A photo of the Pope posing with young fans at the Vatican has gone viral on social media, with gleeful reports that it was the first ever “Papal selfie”.
The informal picture was taken on a smartphone belonging to one of the youngsters, with the camera held at arm’s length. It was then posted on social media.
If you have become interested in this topic by watching my previous post on David Kinnaman’s book You Lost Me, here is a more extended interview with the author of this book.
Close to 60 percent of young people who went to church as teens drop out after high school. Now the bestselling author trains his researcher’s eye on these young believers. Where Kinnaman’s first book showed the world what outsiders aged 16-29 think of Christianity, You Lost Me shows why younger Christians aged 16-29 are leaving the church and rethinking their faith. Based on new research, You Lost Me shows pastors, church leaders, and parents how we have failed to equip young people to live “in but not of” the world and how this has serious long-term consequences. More importantly, Kinnaman offers ideas on how to help young people develop and maintain a vibrant faith that they embrace over a lifetime.
David Kinnaman, You Lost Me: Why Young Christians Are Leaving Church…and Rethinking Faith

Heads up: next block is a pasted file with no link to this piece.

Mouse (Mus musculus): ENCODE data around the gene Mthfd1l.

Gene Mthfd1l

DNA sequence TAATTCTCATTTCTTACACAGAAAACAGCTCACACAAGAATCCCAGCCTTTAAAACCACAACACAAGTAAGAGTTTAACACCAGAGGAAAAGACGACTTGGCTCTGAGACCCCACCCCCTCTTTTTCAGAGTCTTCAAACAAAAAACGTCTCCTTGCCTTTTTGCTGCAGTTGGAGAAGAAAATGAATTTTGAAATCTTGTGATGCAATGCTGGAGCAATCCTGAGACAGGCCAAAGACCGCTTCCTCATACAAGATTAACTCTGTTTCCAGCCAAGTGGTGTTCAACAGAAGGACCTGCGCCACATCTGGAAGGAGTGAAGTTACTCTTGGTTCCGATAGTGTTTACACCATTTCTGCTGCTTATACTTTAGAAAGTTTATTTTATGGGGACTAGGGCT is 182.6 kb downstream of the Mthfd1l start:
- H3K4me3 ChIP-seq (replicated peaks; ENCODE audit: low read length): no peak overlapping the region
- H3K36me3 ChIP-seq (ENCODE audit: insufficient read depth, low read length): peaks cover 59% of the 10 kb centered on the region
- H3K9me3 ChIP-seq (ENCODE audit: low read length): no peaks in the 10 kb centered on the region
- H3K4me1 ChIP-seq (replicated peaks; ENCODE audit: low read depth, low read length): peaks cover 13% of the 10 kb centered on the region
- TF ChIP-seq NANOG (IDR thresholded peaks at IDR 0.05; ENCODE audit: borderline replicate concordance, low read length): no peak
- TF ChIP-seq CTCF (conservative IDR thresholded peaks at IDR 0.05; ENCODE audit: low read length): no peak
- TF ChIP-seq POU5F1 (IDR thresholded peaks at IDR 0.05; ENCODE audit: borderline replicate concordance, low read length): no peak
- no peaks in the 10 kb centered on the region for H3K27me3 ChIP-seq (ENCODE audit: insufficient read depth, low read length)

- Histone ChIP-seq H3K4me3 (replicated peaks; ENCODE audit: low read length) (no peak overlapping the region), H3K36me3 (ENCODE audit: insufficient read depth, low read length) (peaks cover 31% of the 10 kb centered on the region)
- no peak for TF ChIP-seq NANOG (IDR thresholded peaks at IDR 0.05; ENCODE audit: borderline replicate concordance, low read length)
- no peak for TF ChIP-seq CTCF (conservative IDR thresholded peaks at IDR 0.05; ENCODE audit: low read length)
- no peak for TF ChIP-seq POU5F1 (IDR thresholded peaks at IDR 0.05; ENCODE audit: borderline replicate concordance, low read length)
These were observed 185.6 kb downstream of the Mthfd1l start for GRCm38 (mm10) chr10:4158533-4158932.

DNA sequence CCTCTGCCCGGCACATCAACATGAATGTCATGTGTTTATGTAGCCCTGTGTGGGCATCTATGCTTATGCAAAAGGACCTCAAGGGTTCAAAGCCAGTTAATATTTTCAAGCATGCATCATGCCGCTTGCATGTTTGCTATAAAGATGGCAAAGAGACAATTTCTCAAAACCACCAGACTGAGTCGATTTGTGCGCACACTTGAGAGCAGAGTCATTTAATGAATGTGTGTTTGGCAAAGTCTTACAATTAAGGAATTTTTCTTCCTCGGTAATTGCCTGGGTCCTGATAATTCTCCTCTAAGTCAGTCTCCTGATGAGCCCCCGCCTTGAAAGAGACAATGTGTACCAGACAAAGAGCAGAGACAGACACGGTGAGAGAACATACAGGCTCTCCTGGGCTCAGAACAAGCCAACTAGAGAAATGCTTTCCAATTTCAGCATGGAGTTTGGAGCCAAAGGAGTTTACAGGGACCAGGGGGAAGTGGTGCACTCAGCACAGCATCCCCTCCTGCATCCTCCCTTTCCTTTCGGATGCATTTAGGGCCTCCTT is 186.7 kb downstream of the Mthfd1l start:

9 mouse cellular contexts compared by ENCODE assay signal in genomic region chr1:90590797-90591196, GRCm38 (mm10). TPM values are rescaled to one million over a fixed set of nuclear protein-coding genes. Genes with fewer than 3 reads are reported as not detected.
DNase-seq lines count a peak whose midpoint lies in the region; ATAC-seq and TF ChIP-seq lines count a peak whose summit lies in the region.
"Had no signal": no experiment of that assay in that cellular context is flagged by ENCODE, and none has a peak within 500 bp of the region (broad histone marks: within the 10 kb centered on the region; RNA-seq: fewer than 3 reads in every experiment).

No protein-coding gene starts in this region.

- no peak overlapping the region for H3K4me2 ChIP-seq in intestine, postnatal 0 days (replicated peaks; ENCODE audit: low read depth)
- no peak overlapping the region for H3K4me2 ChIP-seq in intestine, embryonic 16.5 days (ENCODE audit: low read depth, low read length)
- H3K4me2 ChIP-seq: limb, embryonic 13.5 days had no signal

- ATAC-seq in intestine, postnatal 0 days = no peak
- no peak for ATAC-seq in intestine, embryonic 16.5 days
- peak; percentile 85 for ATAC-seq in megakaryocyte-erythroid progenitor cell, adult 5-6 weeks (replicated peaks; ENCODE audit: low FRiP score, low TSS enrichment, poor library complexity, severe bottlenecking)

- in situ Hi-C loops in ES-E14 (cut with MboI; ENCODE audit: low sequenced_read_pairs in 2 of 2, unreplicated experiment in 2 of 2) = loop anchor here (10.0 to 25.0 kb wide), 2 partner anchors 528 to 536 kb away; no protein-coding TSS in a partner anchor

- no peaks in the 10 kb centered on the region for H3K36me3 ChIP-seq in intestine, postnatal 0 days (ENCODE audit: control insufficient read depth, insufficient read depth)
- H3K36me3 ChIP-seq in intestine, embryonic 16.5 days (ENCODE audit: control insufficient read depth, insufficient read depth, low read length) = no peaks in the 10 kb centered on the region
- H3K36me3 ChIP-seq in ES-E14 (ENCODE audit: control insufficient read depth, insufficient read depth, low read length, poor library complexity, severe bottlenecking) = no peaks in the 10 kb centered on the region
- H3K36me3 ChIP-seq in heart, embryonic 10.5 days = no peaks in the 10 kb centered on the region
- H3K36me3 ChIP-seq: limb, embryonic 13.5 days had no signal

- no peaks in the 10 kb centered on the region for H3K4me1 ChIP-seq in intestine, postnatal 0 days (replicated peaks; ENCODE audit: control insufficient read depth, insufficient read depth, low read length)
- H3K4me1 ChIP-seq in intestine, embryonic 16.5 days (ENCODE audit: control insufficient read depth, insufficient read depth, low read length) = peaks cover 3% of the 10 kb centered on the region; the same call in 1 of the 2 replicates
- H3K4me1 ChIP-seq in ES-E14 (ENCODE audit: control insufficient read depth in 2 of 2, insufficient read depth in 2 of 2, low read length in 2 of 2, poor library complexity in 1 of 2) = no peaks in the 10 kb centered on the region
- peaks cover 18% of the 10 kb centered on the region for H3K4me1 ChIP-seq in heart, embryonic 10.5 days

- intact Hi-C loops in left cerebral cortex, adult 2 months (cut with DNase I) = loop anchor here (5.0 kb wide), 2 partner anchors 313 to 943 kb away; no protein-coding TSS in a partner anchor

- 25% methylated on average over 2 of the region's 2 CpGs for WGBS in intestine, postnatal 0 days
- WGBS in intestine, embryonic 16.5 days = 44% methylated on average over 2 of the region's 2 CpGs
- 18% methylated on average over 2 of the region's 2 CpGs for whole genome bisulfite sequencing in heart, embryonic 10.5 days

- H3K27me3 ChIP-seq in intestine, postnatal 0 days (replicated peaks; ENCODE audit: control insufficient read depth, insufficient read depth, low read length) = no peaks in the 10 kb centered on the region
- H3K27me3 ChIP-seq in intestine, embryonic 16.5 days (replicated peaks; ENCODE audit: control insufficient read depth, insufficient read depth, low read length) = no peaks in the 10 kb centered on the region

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I also recommend on this topic the article Our (Own) Worst Enemies: Why Evangelicals Have to be Able to Criticize Each Other, which discusses the anti-intellectualism that dominates evangelicalism – one of the reasons why many youth leave our churches.
Generation Wandering by Martin E. Marty.
‘Religious’ vs, ‘spiritual’ and the wonmdering of the young generation.
A discussion by Martin Marty on the uselessness (in terms of reaching the young generation) of some contextualization strategies of contemporary churches.
I would strongly suggest that secularization is not so much an expression of the crisis of faith, as it is one of the crisis of the church (as institutionalized religion), that continues to grow more irrelevant as time goes on.
Carra Hughes Greer, minster to families with youth
at Smoke Rise Baptist Church in Stone Mountain, Ga.
Many 20- and 30-year-olds share a distaste toward Baptist churches. As a young minister, I believe my peers need the community and nurturing of a church. I hope the church will hear the cries of these young Christ-followers and see the value, the vision and the deep compassion they possess.
Young adults decide not to attend church for a number of reasons, but there is a particular trend among 20- and 30-year-olds that pertains to local Baptist churches. Continue reading “Why 20- and 30-year-olds are leaving the Baptist church”
6. The Priority of Youth and Children
Children and young people have been less affected by communist propaganda than the older generations. This is why, if properly trained, they will be able to accomplish for God things that we could not even dream of. Continue reading “From Bondage to the Desert – How to Prepare for Freedom – 6”